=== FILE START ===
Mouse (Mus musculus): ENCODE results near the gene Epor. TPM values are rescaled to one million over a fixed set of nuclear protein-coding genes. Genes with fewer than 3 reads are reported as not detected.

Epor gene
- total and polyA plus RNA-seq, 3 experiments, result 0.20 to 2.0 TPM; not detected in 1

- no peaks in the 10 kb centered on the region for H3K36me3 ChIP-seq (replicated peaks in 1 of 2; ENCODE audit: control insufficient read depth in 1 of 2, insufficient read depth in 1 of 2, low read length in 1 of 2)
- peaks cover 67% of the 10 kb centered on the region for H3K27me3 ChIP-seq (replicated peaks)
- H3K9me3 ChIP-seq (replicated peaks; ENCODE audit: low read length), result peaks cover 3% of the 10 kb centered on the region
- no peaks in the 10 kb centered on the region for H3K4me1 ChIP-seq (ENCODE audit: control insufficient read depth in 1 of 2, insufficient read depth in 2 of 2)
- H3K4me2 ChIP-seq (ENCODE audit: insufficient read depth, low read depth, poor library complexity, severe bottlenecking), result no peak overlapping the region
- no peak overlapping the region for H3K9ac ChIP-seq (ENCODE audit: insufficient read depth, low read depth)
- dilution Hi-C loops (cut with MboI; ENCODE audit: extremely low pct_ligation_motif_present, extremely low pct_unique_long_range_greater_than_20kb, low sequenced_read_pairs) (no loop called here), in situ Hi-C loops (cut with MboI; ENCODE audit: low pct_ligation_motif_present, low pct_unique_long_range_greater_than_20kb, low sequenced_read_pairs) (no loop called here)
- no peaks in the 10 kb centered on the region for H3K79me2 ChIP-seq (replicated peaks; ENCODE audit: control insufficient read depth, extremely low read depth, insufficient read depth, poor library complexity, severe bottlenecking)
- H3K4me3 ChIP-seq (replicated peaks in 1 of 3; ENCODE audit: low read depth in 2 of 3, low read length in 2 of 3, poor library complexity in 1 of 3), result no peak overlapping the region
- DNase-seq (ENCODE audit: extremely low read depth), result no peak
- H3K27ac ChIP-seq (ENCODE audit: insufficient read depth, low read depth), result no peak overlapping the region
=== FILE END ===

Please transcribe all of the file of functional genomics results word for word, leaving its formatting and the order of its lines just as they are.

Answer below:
Mouse (Mus musculus): ENCODE results near the gene Epor. TPM values are rescaled to one million over a fixed set of nuclear protein-coding genes. Genes with fewer than 3 reads are reported as not detected.

Epor gene
- total and polyA plus RNA-seq, 3 experiments, result 0.20 to 2.0 TPM; not detected in 1

- no peaks in the 10 kb centered on the region for H3K36me3 ChIP-seq (replicated peaks in 1 of 2; ENCODE audit: control insufficient read depth in 1 of 2, insufficient read depth in 1 of 2, low read length in 1 of 2)
- peaks cover 67% of the 10 kb centered on the region for H3K27me3 ChIP-seq (replicated peaks)
- H3K9me3 ChIP-seq (replicated peaks; ENCODE audit: low read length), result peaks cover 3% of the 10 kb centered on the region
- no peaks in the 10 kb centered on the region for H3K4me1 ChIP-seq (ENCODE audit: control insufficient read depth in 1 of 2, insufficient read depth in 2 of 2)
- H3K4me2 ChIP-seq (ENCODE audit: insufficient read depth, low read depth, poor library complexity, severe bottlenecking), result no peak overlapping the region
- no peak overlapping the region for H3K9ac ChIP-seq (ENCODE audit: insufficient read depth, low read depth)
- dilution Hi-C loops (cut with MboI; ENCODE audit: extremely low pct_ligation_motif_present, extremely low pct_unique_long_range_greater_than_20kb, low sequenced_read_pairs) (no loop called here), in situ Hi-C loops (cut with MboI; ENCODE audit: low pct_ligation_motif_present, low pct_unique_long_range_greater_than_20kb, low sequenced_read_pairs) (no loop called here)
- no peaks in the 10 kb centered on the region for H3K79me2 ChIP-seq (replicated peaks; ENCODE audit: control insufficient read depth, extremely low read depth, insufficient read depth, poor library complexity, severe bottlenecking)
- H3K4me3 ChIP-seq (replicated peaks in 1 of 3; ENCODE audit: low read depth in 2 of 3, low read length in 2 of 3, poor library complexity in 1 of 3), result no peak overlapping the region
- DNase-seq (ENCODE audit: extremely low read depth), result no peak
- H3K27ac ChIP-seq (ENCODE audit: insufficient read depth, low read depth), result no peak overlapping the region